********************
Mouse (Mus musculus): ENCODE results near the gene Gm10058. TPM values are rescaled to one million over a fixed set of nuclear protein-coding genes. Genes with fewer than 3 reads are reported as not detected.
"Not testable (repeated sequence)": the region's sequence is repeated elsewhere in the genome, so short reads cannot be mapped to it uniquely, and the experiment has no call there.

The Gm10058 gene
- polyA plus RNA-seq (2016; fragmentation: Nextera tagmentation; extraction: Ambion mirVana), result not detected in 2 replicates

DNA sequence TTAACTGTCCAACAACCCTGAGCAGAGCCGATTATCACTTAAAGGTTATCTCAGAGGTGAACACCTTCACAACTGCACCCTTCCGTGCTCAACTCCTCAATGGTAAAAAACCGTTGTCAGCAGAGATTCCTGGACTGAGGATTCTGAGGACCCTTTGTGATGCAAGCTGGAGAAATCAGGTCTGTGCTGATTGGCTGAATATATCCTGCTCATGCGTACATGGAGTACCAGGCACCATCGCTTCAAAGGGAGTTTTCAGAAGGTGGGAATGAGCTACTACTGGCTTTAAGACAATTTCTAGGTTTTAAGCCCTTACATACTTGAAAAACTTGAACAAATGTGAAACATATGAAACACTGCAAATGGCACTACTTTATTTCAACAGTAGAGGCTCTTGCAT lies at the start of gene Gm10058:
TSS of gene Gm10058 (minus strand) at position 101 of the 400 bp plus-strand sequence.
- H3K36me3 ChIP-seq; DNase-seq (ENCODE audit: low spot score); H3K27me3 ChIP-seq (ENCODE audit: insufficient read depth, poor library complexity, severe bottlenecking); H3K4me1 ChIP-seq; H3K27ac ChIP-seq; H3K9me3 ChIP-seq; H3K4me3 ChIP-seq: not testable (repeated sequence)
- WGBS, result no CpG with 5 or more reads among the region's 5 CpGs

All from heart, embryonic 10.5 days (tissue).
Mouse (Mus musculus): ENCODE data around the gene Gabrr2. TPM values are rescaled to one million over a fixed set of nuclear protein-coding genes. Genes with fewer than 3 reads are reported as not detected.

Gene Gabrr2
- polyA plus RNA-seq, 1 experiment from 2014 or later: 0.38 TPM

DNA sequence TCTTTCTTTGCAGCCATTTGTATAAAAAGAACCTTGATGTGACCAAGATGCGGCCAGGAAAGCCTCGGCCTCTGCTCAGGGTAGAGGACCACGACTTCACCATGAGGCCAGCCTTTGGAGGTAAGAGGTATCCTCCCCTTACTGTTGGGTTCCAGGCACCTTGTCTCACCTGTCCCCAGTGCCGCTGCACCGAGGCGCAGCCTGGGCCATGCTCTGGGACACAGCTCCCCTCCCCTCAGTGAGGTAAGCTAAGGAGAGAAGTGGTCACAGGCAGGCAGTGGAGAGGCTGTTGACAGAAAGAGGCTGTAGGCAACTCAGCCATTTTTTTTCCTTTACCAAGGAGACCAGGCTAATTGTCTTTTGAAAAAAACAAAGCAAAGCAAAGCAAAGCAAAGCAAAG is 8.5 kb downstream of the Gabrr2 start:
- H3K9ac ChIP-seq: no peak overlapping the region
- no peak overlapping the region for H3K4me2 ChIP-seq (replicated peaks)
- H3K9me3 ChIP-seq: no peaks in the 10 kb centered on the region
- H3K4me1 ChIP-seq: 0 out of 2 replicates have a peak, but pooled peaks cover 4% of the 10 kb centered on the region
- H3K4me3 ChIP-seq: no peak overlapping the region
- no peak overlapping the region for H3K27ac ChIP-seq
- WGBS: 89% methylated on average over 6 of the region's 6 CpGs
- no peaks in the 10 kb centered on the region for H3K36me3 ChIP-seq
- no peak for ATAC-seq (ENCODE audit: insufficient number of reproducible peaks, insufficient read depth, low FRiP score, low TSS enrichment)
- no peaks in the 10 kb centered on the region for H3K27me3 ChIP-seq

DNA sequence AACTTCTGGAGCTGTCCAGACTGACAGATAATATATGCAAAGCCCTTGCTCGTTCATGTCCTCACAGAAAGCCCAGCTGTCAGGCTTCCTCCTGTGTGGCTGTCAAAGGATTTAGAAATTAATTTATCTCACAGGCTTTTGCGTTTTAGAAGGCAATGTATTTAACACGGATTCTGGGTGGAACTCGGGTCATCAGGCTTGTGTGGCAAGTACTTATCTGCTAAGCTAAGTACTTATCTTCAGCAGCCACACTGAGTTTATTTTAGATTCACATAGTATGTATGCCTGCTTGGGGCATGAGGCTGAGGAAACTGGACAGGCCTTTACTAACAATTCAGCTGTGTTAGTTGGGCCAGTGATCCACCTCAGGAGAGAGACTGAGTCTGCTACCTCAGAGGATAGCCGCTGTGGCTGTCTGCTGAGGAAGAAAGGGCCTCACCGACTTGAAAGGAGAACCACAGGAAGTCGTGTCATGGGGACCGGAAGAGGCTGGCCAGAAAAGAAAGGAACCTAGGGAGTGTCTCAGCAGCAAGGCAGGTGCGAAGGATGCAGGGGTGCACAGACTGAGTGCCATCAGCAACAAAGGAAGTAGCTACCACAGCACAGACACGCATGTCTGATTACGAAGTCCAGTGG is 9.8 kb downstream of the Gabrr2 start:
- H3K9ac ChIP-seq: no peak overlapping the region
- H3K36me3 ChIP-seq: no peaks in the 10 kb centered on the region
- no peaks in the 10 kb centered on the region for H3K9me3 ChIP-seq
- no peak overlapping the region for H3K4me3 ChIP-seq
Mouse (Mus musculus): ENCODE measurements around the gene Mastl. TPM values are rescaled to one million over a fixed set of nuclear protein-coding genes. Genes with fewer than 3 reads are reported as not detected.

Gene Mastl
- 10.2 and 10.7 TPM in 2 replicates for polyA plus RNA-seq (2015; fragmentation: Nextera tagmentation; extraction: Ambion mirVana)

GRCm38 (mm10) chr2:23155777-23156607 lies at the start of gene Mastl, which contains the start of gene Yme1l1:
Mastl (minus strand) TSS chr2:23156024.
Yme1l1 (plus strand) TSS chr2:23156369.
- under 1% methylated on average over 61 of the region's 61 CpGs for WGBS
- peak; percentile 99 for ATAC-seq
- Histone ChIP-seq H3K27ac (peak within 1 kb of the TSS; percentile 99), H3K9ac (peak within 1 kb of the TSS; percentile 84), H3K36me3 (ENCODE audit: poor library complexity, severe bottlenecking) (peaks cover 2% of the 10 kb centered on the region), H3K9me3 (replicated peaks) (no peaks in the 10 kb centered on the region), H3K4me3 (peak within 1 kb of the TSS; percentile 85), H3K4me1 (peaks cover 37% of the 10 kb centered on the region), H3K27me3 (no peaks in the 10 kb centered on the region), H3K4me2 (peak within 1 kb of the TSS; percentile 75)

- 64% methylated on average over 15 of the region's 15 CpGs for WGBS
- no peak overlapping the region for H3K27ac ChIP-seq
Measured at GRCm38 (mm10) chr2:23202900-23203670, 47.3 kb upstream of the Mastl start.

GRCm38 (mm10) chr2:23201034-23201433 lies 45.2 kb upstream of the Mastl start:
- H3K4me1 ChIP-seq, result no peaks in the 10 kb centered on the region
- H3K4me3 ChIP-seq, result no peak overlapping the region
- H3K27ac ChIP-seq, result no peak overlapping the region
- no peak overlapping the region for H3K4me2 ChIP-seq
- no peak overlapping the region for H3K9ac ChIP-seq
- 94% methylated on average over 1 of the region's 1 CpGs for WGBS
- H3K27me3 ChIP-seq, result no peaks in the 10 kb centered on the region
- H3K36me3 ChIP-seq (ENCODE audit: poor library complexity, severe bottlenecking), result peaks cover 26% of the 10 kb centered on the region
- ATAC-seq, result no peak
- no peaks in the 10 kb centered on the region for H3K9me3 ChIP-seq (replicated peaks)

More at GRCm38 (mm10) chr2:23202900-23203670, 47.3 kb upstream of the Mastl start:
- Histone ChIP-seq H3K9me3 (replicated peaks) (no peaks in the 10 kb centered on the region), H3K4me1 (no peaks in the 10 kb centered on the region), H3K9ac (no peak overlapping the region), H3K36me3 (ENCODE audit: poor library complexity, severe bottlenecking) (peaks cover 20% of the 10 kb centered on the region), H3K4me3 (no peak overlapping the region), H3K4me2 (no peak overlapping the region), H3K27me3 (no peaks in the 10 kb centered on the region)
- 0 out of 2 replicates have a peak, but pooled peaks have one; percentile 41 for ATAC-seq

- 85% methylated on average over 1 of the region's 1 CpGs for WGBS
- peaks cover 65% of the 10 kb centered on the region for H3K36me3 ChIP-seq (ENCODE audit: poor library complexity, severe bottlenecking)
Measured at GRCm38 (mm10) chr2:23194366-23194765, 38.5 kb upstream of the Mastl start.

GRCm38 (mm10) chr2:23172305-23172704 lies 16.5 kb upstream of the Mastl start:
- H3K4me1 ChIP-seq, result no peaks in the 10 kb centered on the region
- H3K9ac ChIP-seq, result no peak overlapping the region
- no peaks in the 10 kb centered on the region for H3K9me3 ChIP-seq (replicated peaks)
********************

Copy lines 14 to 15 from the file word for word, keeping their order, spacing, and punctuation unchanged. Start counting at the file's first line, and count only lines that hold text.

- H3K9ac ChIP-seq: no peak overlapping the region
- no peak overlapping the region for H3K4me2 ChIP-seq (replicated peaks)